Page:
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Impact on Health and Social Care should be centre-stage in Brexit negotiations.


With Brexit negotiations now underway this week the potential adverse impact on health and social care needs to be considered. The  British Medical Association, the voice of doctors in the UK, is calling on the government to protect future patient care by putting healthcare "front and centre" of its plans.

There can be little doubt that unless staffing issues are resolved the potential harm of Brexit to  health and social care is considerable.  The government should act speedily to resolve the uncertainty. 

Many health and social care professionals currently working in the UK have come from other EU countries, including 55,000 of the NHS’s 1.3 million workforce and 80,000 of the 1.3 million workers in the adult social care sector.   The NHS is currently struggling to recruit and retain staff.  Unless the future of NHS  and social care staff can be settled, then this problem is set to get worse with a deepening NHS and social care crisis.  

Since the vote to leave the EU, the BMA has been calling on the government to:
  • Give the 10,000 highly skilled EU doctors and medical researchers in the UK  permanent residence in the UK.  42 per cent of whom have told the BMA that are considering leaving in light of Brexit.
  • Ensure a flexible immigration system which meets the needs of the UK health service and medical research sector.
  • Preserve existing reciprocal arrangements, including mutual recognition of professional qualifications and measures which protect patient safety.
  • Secure ongoing access to EU research programmes and research funding, to maintain the UK's world-leading science and research base. 
  • Ensure Brexit does not hinder the UK's ability to play a leading role in European and international efforts to tackle global health threats.

Commenting ahead of the start of negotiations, Dr Mark Porter, BMA council chair said last week:

“With the NHS at breaking point, the government must keep the health service and its patients at the forefront during Brexit negotiations and control the impact that leaving the EU will have on health and social care across the UK."
The BMA warn that leaving the EU poses several risks to healthcare across the UK, not least in its staffing as almost half of the 10,000 doctors working here are considering leaving in light of the referendum result.

"These doctors have enhanced the UK’s medical research, brought expertise to the NHS and higher education, and filled shortages in specialties which may otherwise have been unable to cope. While we welcome the government’s pledge to provide certainty for EU nationals working in the NHS, the time has come for it to deliver fully on those repeated promises by providing them with permanent residence in the UK.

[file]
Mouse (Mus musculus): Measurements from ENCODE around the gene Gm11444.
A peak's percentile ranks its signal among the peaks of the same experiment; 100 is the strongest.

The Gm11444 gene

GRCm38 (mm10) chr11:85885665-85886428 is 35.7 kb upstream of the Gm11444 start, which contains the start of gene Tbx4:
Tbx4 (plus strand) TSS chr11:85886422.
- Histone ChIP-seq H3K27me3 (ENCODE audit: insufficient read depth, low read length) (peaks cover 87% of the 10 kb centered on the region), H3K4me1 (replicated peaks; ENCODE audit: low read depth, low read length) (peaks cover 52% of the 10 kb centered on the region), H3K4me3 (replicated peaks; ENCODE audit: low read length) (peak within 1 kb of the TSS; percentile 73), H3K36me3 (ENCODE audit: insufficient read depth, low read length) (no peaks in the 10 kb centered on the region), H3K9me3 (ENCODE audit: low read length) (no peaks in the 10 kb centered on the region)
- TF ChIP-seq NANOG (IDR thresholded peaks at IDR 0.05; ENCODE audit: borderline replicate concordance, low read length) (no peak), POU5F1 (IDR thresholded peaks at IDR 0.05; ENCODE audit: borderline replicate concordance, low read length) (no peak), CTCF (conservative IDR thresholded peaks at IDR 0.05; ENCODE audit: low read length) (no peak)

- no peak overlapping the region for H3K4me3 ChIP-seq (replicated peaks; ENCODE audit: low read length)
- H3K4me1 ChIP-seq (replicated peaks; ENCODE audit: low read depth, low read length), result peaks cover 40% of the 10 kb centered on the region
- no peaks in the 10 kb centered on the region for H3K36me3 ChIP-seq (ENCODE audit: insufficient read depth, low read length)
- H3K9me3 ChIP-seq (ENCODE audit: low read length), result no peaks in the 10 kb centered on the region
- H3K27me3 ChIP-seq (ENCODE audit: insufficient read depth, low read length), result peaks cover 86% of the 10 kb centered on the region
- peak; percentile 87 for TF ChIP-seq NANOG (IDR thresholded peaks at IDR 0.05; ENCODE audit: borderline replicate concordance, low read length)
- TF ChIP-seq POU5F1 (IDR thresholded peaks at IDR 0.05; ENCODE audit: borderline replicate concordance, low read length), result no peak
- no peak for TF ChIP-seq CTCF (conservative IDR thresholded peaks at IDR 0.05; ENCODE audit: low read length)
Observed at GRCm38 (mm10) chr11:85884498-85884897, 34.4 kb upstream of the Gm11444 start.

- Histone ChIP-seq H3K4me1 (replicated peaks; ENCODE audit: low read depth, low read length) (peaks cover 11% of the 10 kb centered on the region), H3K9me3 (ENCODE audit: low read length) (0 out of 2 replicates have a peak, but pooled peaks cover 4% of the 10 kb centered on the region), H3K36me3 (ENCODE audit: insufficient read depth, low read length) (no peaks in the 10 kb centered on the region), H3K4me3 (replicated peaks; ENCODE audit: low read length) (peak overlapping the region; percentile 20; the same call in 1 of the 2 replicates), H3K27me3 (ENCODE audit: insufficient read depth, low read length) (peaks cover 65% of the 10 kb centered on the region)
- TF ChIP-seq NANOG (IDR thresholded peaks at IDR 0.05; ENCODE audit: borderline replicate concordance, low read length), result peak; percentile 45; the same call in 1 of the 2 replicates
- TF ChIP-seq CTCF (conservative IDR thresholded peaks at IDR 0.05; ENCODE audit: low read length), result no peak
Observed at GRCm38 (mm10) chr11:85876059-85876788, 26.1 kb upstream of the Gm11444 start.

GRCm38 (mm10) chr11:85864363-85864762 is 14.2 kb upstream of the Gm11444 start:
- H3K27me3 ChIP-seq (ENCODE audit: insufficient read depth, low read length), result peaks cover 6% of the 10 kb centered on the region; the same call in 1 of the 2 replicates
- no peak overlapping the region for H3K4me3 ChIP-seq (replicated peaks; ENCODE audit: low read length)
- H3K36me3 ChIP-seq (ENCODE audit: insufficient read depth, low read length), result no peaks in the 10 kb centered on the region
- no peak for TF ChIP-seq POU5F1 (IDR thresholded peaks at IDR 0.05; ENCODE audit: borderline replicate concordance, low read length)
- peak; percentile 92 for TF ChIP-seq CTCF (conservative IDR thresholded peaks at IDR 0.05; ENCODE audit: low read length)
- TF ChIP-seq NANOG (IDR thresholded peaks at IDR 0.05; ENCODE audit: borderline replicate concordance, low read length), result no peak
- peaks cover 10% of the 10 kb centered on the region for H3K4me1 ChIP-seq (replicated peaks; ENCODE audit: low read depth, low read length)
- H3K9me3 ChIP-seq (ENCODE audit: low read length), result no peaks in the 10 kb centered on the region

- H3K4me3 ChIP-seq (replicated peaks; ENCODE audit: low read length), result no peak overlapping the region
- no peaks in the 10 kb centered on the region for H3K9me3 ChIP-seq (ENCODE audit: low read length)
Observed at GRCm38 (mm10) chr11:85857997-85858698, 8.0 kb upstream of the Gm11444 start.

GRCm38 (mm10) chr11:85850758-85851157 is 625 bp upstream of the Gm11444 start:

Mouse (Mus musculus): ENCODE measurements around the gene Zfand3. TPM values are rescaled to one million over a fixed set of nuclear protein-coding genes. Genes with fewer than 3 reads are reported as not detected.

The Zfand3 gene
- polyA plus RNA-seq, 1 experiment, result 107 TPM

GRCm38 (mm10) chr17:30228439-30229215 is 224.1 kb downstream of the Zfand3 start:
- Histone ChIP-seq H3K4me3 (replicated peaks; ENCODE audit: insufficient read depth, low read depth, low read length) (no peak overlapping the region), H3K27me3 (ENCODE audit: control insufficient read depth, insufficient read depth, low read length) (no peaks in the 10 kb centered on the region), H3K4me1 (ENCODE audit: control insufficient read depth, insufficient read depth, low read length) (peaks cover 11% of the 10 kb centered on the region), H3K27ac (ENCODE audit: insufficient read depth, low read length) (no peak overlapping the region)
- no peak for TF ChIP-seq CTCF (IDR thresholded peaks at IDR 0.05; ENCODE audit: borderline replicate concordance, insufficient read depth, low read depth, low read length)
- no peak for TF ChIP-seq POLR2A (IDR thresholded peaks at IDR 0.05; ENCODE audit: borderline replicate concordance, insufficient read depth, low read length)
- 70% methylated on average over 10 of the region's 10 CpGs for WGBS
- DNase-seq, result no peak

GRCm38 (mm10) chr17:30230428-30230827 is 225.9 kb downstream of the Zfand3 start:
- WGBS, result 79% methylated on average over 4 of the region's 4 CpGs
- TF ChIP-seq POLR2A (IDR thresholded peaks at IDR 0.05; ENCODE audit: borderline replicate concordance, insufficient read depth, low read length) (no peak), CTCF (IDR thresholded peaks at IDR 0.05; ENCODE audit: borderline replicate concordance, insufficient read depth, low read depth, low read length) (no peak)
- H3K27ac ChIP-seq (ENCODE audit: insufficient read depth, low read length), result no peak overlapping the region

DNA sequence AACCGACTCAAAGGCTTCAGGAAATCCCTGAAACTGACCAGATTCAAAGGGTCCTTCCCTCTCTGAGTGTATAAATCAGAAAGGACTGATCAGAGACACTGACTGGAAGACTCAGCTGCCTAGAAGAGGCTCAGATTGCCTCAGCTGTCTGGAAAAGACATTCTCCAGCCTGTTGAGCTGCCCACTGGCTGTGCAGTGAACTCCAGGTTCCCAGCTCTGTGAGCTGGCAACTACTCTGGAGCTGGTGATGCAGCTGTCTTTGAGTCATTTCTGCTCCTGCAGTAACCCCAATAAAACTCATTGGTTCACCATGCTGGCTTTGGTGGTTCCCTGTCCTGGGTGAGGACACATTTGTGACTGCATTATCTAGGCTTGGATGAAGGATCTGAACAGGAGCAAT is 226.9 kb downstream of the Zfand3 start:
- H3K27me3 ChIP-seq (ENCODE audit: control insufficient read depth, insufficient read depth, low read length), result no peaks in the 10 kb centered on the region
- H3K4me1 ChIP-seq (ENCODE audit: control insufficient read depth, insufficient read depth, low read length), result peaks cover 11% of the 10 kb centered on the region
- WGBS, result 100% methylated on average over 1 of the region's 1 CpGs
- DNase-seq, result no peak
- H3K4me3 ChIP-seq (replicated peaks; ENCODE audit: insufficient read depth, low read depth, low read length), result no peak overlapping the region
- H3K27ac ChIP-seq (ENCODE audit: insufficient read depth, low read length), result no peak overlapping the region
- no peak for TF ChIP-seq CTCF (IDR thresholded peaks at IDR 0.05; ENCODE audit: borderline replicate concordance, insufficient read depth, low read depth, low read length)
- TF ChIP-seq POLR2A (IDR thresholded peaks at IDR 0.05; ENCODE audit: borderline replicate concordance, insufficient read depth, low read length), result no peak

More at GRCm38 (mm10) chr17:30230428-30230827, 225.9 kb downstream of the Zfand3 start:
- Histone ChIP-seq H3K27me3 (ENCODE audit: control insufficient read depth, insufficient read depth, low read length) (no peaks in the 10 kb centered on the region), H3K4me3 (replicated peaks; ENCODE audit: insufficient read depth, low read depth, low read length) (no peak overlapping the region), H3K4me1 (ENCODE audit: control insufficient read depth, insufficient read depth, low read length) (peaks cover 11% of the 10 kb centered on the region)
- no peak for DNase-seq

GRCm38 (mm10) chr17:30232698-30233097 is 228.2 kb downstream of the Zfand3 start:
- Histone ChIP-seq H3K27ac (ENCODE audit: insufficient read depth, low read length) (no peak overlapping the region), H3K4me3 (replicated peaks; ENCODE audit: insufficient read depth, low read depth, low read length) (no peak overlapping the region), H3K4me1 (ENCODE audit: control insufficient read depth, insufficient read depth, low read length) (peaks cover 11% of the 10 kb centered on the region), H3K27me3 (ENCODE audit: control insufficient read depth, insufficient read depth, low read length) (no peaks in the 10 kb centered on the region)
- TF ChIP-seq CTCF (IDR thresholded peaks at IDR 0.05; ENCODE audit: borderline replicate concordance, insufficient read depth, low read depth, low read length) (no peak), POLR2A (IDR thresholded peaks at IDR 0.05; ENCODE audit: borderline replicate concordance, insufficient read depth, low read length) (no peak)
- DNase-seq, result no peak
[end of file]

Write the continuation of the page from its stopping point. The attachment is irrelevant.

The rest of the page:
The BMA also call on the government to ensure long-term stability for the NHS by protecting life-changing medical research which benefits from European funding; ensuring that leaving the EU will not delay the UK’s access to vital pharmaceuticals, guaranteeing that leaving the EU will not hinder our efforts to tackle global health threats, and maintaining a soft border between Northern Ireland the Republic of Ireland to help ensure that cross-border health services and patient access to healthcare are not affected by leaving the EU.

The government must not use these workers as bargaining chips in the Brexit negotiations.  Guarantees should now be given that such workers can stay in the UK.

Update added 23rd June 2017 following Prime Minister's proposals on the rights of EU citizens living in the UK

Responding to the Prime Minister's proposals on the rights of EU citizens living in the UK following Brexit, Dr Mark Porter, BMA council chair has said:

“While we recognise these proposals are a starting position, they leave many unanswered questions, and only the full detail will show the potential impact they could have on medical research, and the NHS and its workforce.

“There are around 150,000 EU nationals working in the NHS and adult social care system in England. Already we know that more than four in ten doctors from the EU are considering leaving the UK in light of the referendum, with a further one in five unsure. 

“To provide stability to the NHS in the longer term, all EU doctors and academic staff currently in the UK should be granted permanent residence, regardless of how long they have been here.” 

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